What are Testing Methodologies?
Testing methodologies are the strategies and approaches used to test a particular product to ensure it is fit for purpose. Testing methodologies usually involve testing that the product works in accordance with its specification, has no undesirable side effects when used in ways outside of its design parameters and worst case will fail-safely (e.g. a nuclear reactor will shut down on failure).
What are Software Testing Methodologies?
Software testing methodologies are the different approaches and ways of ensuring that a software application in particular is fully tested. Software testing methodologies encompass everything from unit testing individual modules, integration testing an entire system to specialized forms of testing such as security and performance.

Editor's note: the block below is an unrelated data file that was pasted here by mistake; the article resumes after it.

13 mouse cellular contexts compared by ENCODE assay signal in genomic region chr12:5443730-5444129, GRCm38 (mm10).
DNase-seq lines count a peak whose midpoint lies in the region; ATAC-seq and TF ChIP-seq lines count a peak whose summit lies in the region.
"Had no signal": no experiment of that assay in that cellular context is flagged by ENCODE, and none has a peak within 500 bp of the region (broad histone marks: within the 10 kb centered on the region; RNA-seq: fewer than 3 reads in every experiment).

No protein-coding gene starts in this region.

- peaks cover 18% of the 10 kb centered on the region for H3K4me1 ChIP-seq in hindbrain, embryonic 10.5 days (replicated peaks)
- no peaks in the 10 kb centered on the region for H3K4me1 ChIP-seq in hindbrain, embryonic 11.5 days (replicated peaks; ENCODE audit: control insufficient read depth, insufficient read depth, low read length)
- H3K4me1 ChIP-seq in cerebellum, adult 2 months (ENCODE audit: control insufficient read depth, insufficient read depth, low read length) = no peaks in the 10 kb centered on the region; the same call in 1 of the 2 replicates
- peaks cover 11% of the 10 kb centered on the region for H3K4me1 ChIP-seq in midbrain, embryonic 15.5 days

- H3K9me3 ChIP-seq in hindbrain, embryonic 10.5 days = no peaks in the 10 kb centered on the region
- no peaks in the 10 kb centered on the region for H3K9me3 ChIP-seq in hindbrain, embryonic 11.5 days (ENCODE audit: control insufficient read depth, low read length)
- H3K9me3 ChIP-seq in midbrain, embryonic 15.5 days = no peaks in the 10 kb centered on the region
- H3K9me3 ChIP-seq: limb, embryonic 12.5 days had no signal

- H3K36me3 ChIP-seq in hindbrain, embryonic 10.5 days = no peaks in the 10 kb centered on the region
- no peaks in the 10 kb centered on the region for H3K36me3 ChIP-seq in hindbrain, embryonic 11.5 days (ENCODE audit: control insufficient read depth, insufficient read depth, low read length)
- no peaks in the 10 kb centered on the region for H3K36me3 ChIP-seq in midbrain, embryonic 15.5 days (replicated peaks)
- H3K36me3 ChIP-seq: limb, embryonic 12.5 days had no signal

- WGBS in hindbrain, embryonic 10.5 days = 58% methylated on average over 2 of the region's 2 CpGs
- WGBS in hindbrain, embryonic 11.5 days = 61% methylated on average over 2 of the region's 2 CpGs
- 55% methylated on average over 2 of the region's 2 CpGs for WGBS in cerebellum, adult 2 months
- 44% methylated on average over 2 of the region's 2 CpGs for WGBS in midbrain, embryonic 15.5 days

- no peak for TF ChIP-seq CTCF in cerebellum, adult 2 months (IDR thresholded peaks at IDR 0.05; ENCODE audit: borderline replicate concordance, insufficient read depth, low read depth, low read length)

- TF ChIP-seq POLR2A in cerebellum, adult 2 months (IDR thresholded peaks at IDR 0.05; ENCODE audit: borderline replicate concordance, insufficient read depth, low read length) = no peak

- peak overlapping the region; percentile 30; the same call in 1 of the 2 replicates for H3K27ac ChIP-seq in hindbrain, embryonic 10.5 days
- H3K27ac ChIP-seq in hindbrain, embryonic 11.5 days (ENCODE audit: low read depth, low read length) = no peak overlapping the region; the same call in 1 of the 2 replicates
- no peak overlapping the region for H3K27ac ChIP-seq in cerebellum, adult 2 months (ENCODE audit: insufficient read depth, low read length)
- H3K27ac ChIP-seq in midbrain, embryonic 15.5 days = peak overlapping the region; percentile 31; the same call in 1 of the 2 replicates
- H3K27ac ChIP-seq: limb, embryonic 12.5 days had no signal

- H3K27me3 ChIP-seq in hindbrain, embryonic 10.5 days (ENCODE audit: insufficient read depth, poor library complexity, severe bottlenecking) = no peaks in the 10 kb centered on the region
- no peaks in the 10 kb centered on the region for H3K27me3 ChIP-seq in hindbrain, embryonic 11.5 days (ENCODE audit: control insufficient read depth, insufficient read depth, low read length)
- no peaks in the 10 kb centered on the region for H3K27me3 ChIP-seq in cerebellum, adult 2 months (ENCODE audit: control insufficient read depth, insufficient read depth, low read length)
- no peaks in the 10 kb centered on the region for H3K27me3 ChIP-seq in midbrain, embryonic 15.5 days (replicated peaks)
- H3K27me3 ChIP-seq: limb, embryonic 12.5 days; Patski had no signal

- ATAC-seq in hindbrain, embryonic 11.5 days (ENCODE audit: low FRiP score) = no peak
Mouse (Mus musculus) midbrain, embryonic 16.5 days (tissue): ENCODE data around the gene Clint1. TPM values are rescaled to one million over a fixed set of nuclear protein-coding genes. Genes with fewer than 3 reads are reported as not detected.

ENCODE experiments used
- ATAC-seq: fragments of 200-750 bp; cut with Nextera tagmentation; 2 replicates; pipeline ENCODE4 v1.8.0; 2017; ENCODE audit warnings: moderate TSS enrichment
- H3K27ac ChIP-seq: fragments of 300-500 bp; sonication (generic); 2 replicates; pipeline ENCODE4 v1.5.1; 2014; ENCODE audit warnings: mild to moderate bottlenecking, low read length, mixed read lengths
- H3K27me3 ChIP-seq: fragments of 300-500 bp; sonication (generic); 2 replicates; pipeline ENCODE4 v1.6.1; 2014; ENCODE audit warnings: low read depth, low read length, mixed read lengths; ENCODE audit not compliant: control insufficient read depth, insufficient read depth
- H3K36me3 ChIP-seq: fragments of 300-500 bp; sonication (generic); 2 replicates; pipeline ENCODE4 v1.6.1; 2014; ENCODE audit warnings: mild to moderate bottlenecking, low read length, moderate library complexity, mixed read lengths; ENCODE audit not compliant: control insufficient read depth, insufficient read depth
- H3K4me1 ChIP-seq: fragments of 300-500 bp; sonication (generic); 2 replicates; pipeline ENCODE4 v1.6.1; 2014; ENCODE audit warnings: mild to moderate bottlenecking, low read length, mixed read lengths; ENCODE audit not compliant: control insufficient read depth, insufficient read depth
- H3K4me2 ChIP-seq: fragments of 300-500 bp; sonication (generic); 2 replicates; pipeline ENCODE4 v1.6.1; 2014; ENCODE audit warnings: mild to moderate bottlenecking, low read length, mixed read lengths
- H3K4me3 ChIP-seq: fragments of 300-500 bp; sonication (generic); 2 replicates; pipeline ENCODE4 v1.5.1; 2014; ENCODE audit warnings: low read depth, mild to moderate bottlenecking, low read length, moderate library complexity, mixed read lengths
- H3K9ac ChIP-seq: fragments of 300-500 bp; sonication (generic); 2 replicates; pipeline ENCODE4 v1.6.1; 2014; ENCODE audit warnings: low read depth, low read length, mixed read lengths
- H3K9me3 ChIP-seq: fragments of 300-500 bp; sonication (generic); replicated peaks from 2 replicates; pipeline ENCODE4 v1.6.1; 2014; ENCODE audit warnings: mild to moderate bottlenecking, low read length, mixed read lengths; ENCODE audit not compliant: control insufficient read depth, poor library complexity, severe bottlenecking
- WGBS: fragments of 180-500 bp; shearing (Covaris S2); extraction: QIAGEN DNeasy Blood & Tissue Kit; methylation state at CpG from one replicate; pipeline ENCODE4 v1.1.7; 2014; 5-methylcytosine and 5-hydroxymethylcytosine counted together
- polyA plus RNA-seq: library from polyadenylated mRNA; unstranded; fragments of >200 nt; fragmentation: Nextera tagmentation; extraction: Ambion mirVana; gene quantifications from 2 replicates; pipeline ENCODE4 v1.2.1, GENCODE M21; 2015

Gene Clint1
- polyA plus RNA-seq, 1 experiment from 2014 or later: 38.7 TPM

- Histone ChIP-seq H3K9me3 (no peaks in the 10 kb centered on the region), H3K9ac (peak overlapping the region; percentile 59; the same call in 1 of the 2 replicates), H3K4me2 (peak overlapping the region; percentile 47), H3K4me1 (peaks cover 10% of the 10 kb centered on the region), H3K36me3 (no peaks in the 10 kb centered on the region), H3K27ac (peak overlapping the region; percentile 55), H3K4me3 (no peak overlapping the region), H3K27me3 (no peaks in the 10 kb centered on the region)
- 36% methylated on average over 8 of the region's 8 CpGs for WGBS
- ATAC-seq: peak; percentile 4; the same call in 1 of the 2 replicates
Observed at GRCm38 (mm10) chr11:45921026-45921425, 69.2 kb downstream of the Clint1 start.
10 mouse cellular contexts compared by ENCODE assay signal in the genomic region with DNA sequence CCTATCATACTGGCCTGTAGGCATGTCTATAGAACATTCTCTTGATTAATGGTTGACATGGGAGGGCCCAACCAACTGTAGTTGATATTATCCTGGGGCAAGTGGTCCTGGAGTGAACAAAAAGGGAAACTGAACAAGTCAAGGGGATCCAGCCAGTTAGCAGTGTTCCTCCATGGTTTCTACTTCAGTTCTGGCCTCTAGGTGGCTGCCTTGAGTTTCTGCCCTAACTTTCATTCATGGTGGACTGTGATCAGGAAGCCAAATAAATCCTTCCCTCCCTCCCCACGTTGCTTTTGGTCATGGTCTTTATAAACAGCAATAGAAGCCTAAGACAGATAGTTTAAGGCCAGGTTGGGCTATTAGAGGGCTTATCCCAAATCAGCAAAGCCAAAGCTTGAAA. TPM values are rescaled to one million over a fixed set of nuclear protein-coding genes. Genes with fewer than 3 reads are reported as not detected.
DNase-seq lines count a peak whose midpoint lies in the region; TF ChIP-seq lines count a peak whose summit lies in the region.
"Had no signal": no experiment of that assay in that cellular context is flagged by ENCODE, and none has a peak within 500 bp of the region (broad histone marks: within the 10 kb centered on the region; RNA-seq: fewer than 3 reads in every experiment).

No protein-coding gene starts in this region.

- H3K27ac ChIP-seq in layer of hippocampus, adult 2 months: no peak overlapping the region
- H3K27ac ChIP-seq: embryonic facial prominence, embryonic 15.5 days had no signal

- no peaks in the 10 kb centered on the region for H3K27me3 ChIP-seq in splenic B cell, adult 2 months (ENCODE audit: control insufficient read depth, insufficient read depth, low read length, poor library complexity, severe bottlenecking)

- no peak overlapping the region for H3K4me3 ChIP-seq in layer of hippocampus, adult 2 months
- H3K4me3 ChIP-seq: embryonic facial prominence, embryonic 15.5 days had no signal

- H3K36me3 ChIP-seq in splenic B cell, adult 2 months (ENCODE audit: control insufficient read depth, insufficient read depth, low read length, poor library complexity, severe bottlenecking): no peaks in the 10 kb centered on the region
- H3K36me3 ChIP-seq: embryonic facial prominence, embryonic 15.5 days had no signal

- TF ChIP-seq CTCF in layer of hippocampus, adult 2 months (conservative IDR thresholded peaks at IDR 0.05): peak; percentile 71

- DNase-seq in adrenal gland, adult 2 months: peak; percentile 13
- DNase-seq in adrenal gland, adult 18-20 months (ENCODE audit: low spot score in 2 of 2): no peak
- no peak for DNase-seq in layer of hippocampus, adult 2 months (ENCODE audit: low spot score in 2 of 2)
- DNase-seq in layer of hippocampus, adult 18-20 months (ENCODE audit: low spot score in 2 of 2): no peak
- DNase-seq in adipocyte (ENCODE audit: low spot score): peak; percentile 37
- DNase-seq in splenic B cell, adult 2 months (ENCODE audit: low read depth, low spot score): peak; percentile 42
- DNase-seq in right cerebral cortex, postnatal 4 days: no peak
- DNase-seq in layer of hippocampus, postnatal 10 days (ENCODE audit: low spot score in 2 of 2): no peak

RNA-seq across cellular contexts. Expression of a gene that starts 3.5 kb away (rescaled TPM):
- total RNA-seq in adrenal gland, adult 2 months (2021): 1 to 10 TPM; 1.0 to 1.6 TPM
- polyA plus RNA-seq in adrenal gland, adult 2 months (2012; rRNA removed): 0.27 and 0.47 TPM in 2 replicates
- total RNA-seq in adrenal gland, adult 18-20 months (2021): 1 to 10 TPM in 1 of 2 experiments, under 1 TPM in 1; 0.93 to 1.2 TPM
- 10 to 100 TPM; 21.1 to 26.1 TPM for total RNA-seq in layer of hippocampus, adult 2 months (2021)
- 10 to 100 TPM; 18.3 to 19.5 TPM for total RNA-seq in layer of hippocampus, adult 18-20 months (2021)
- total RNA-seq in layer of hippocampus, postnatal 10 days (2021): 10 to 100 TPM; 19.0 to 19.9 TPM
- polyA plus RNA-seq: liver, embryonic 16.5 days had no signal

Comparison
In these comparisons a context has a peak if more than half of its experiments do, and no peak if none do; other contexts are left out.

Importance of Testing Methodologies
As software applications get ever more complex and intertwined and with the large number of different platforms and devices that need to get tested, it is more important than ever to have a robust testing methodology for making sure that software products/systems being developed have been fully tested to make sure they meet their specified requirements and can successfully operate in all the anticipated environments with the required usability and security.
The functional testing part of a testing methodology is typically broken down into four components - unit testing, integration testing, system testing and acceptance testing – usually executed in this order. Each of them is described below: